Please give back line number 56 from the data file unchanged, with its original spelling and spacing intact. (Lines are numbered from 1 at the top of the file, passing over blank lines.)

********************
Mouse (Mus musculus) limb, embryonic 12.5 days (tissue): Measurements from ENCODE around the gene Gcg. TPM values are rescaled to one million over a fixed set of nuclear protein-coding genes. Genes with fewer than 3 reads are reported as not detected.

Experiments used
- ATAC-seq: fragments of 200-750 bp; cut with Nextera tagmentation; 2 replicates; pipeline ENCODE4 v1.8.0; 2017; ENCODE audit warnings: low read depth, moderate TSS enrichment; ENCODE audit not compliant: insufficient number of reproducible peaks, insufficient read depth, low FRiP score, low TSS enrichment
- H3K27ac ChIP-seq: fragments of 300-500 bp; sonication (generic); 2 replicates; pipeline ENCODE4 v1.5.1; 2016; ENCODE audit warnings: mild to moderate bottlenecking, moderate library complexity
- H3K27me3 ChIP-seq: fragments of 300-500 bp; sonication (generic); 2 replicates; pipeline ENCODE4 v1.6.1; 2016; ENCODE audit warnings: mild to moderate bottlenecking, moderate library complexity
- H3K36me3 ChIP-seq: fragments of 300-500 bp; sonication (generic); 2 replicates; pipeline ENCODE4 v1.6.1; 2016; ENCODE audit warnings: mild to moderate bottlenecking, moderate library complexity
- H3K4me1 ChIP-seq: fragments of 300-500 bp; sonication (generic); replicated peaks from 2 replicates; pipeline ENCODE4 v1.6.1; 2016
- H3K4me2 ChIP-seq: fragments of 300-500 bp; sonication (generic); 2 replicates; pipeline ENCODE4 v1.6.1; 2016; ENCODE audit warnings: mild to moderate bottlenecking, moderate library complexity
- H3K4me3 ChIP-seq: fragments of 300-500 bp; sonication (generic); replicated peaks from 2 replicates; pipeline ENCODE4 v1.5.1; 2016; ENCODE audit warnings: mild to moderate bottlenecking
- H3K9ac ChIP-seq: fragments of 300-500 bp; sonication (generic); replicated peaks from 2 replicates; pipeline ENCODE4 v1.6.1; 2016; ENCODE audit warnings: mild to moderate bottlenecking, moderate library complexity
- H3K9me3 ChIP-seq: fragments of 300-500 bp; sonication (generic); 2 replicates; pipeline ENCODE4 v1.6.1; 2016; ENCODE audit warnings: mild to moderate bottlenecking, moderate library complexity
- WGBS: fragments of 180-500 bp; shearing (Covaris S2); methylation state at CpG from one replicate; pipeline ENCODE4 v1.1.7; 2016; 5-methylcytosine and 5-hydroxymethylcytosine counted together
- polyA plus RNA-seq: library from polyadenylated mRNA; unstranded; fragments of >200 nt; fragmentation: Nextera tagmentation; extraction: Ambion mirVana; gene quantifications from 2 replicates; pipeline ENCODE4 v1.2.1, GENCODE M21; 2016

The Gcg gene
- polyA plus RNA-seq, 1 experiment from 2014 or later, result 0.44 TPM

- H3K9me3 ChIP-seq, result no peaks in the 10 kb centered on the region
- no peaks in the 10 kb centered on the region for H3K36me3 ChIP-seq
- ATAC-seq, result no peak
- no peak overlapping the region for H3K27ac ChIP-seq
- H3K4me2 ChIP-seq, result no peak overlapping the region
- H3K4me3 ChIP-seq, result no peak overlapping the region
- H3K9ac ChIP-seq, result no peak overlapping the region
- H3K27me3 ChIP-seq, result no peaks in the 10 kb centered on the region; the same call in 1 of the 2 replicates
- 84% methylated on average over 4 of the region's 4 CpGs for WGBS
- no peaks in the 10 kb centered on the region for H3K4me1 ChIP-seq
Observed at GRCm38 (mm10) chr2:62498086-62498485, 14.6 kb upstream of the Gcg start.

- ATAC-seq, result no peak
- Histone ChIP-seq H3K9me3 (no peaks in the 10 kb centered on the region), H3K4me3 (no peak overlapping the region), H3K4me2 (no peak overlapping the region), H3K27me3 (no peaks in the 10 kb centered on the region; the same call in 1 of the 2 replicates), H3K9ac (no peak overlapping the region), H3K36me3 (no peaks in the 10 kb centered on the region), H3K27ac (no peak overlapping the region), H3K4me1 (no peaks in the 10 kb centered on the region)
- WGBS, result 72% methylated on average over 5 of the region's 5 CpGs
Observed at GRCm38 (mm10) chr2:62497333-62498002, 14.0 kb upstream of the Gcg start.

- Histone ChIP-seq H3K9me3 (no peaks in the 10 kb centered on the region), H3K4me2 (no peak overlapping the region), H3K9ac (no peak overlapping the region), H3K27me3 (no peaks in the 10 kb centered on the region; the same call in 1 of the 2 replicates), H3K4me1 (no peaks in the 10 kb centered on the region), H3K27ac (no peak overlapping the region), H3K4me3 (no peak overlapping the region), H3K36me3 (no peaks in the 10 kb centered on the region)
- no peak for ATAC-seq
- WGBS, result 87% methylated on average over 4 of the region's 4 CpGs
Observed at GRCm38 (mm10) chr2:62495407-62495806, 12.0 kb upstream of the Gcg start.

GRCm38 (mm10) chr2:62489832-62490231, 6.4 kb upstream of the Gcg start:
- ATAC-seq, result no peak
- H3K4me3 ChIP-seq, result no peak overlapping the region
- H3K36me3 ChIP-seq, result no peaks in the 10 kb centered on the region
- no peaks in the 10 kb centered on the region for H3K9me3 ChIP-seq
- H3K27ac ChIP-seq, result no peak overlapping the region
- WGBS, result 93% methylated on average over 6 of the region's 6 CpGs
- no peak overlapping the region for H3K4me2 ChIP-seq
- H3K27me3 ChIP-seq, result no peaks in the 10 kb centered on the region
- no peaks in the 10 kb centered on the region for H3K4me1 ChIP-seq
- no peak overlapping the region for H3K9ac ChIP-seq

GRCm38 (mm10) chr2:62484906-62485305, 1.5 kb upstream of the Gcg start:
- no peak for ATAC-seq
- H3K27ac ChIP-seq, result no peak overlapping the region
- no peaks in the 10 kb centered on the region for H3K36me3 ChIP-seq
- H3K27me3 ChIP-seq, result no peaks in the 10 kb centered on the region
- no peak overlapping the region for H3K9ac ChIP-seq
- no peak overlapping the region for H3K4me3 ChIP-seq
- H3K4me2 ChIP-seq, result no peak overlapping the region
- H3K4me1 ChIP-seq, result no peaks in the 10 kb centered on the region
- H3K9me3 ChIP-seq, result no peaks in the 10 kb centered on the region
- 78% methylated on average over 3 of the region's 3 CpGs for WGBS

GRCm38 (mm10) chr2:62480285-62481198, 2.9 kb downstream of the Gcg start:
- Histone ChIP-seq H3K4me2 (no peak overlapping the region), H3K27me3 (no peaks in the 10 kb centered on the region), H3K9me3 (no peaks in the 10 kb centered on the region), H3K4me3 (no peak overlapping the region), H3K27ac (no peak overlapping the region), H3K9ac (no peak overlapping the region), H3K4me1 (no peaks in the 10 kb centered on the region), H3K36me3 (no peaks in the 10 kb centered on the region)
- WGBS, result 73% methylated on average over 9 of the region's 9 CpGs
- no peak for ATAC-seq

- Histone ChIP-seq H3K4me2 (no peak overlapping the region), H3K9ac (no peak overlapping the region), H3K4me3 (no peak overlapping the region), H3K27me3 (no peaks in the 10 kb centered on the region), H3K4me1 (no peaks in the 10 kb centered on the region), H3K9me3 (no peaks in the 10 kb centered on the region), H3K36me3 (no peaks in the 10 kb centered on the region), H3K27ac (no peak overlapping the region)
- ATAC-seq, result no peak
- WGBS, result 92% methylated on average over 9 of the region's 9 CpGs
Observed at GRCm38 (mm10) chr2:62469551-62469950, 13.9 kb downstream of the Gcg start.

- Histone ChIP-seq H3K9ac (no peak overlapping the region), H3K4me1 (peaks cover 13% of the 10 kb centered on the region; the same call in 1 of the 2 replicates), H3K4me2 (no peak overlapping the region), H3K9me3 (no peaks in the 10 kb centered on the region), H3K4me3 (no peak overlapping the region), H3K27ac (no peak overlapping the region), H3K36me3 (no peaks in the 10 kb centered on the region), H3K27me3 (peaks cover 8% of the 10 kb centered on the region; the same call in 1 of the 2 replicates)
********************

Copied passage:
- 78% methylated on average over 3 of the region's 3 CpGs for WGBS